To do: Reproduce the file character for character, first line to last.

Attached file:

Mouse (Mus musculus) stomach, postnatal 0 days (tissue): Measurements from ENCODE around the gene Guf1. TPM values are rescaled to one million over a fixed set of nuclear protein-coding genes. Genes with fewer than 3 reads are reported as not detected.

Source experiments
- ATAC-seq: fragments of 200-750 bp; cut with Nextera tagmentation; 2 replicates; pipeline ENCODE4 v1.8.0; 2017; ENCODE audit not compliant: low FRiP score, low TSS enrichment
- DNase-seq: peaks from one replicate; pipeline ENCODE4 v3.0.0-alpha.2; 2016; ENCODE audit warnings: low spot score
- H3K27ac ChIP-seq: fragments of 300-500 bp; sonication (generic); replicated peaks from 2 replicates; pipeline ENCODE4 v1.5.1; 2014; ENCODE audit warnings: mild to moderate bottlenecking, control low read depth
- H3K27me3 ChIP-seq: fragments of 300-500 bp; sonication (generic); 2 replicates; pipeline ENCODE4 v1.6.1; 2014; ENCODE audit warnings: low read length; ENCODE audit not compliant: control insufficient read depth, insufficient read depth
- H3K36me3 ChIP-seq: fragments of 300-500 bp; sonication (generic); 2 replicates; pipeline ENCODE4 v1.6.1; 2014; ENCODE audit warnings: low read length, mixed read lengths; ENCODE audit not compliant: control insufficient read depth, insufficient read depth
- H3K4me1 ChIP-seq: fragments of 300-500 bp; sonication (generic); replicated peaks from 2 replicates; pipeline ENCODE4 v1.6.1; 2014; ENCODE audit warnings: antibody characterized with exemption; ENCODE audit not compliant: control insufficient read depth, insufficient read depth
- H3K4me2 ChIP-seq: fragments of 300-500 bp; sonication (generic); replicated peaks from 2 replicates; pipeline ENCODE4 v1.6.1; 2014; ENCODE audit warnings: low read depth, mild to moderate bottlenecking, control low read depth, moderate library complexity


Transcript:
Mouse (Mus musculus) stomach, postnatal 0 days (tissue): Measurements from ENCODE around the gene Guf1. TPM values are rescaled to one million over a fixed set of nuclear protein-coding genes. Genes with fewer than 3 reads are reported as not detected.

Source experiments
- ATAC-seq: fragments of 200-750 bp; cut with Nextera tagmentation; 2 replicates; pipeline ENCODE4 v1.8.0; 2017; ENCODE audit not compliant: low FRiP score, low TSS enrichment
- DNase-seq: peaks from one replicate; pipeline ENCODE4 v3.0.0-alpha.2; 2016; ENCODE audit warnings: low spot score
- H3K27ac ChIP-seq: fragments of 300-500 bp; sonication (generic); replicated peaks from 2 replicates; pipeline ENCODE4 v1.5.1; 2014; ENCODE audit warnings: mild to moderate bottlenecking, control low read depth
- H3K27me3 ChIP-seq: fragments of 300-500 bp; sonication (generic); 2 replicates; pipeline ENCODE4 v1.6.1; 2014; ENCODE audit warnings: low read length; ENCODE audit not compliant: control insufficient read depth, insufficient read depth
- H3K36me3 ChIP-seq: fragments of 300-500 bp; sonication (generic); 2 replicates; pipeline ENCODE4 v1.6.1; 2014; ENCODE audit warnings: low read length, mixed read lengths; ENCODE audit not compliant: control insufficient read depth, insufficient read depth
- H3K4me1 ChIP-seq: fragments of 300-500 bp; sonication (generic); replicated peaks from 2 replicates; pipeline ENCODE4 v1.6.1; 2014; ENCODE audit warnings: antibody characterized with exemption; ENCODE audit not compliant: control insufficient read depth, insufficient read depth
- H3K4me2 ChIP-seq: fragments of 300-500 bp; sonication (generic); replicated peaks from 2 replicates; pipeline ENCODE4 v1.6.1; 2014; ENCODE audit warnings: low read depth, mild to moderate bottlenecking, control low read depth, moderate library complexity